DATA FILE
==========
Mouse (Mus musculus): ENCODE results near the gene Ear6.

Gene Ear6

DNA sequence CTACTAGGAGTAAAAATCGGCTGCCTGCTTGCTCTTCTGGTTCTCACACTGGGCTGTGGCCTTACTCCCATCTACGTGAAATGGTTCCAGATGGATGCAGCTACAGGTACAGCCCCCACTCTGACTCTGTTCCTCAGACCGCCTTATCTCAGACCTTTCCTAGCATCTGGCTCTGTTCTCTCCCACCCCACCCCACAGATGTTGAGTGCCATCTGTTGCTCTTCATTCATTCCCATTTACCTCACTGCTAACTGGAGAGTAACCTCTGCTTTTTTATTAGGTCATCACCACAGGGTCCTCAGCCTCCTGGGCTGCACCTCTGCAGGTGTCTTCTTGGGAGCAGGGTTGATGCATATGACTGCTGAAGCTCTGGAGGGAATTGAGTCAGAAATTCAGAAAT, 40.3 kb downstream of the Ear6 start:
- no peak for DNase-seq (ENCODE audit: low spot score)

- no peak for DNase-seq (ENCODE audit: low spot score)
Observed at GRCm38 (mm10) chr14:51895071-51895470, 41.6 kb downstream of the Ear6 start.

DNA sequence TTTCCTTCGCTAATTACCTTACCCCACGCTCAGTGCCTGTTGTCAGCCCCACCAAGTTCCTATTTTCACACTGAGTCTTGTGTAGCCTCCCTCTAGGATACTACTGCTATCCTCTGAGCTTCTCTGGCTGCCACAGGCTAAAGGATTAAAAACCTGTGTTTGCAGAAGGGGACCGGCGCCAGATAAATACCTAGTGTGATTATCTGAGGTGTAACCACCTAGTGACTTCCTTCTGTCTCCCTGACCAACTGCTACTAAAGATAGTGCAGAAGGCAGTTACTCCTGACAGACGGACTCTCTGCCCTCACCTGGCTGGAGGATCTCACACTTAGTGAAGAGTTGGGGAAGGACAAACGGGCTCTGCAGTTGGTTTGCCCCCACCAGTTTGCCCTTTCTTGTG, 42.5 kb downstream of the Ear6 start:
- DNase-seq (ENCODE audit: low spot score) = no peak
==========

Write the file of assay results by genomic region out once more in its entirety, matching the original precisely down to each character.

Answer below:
Mouse (Mus musculus): ENCODE results near the gene Ear6.

Gene Ear6

DNA sequence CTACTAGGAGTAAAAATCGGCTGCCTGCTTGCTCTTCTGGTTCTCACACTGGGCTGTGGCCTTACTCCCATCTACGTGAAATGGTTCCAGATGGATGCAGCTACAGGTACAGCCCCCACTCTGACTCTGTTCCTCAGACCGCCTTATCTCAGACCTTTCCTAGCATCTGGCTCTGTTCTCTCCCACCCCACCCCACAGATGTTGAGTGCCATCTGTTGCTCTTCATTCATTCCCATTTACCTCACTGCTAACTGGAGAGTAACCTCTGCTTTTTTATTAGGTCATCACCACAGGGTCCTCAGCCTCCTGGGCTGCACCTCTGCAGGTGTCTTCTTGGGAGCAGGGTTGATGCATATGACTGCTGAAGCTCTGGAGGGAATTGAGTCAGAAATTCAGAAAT, 40.3 kb downstream of the Ear6 start:
- no peak for DNase-seq (ENCODE audit: low spot score)

- no peak for DNase-seq (ENCODE audit: low spot score)
Observed at GRCm38 (mm10) chr14:51895071-51895470, 41.6 kb downstream of the Ear6 start.

DNA sequence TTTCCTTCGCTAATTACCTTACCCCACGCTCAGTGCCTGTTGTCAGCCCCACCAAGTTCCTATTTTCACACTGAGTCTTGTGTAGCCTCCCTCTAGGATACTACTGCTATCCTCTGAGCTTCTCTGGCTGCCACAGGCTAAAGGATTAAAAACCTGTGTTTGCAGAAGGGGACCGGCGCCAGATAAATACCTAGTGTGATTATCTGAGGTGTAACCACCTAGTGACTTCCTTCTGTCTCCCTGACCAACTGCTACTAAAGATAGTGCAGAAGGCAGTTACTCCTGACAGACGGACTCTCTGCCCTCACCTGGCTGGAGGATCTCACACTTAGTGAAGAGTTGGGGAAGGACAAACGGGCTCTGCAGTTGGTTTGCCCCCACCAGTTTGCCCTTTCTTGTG, 42.5 kb downstream of the Ear6 start:
- DNase-seq (ENCODE audit: low spot score) = no peak